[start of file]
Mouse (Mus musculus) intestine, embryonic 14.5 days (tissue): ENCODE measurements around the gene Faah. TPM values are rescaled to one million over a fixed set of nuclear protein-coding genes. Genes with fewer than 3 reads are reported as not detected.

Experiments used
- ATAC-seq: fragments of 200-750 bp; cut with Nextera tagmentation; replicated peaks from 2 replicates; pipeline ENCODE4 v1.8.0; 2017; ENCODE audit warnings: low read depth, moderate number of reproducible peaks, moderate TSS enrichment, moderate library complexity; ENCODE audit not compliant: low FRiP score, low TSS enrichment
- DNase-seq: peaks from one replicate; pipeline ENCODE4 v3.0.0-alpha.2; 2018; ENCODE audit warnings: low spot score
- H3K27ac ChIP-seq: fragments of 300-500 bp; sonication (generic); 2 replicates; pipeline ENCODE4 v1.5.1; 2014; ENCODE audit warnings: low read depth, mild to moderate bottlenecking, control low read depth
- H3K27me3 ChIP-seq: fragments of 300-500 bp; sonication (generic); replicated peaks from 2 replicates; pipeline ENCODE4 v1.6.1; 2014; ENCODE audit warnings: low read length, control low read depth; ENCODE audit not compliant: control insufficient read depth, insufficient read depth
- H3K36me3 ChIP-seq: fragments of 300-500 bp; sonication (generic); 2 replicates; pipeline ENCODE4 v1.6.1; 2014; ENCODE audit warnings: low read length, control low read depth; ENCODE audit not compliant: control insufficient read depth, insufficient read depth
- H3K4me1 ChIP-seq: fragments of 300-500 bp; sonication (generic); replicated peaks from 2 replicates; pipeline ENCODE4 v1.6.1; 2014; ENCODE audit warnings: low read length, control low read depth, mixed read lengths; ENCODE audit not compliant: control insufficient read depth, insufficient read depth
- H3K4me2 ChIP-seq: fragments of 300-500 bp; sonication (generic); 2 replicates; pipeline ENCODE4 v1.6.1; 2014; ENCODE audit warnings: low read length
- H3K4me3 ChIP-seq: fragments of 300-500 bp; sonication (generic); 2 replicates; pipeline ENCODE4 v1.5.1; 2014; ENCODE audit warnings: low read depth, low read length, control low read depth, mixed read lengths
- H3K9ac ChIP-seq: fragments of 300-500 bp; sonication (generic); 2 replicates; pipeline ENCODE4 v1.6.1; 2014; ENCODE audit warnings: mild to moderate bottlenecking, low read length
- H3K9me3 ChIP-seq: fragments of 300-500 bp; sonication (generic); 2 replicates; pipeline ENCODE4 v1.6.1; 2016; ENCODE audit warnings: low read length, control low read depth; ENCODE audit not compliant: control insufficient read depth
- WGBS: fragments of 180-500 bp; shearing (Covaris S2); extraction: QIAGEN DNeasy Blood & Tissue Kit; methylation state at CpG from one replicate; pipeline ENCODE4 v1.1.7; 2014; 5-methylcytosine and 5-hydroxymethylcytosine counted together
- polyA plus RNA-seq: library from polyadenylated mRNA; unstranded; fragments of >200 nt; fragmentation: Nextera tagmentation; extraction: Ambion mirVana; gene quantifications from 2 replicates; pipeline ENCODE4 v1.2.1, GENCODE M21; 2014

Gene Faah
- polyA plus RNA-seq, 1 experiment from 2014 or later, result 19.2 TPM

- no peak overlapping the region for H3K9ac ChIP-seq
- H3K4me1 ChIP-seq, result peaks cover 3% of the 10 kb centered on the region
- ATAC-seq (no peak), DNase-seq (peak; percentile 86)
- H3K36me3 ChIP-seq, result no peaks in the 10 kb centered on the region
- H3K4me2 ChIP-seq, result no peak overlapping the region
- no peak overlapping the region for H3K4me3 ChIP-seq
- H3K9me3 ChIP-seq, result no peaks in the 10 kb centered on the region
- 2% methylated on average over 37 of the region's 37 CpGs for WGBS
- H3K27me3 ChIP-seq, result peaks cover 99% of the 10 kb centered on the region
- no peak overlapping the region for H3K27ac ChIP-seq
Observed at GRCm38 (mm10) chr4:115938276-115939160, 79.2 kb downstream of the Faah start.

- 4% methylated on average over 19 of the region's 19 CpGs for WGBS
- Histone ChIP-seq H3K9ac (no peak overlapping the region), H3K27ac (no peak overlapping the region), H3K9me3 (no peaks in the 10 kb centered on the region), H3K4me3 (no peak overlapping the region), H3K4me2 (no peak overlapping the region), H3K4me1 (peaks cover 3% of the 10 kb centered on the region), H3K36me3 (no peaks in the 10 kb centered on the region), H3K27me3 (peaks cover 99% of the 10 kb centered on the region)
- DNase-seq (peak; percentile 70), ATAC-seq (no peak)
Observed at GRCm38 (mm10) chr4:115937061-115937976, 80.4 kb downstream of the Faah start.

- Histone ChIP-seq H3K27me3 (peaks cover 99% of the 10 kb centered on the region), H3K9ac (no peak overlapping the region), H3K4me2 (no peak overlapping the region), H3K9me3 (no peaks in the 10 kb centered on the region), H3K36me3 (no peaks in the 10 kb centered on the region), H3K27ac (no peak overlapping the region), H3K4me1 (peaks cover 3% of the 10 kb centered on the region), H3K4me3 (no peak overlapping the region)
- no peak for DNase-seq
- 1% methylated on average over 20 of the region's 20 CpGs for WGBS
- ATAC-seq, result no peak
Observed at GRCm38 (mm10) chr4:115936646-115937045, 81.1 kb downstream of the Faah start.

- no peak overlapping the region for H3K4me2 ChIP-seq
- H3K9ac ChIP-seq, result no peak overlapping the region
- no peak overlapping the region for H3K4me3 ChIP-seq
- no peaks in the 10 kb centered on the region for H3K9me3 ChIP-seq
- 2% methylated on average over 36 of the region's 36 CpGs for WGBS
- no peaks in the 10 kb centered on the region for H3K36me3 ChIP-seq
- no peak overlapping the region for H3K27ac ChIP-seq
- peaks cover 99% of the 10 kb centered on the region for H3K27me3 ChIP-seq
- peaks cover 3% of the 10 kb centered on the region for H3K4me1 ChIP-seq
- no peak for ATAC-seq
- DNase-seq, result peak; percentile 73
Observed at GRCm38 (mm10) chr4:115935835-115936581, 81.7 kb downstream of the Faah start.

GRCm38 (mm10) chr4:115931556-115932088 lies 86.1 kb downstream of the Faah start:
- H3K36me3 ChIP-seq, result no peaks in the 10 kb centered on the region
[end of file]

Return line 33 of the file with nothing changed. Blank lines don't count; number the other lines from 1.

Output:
- no peak for DNase-seq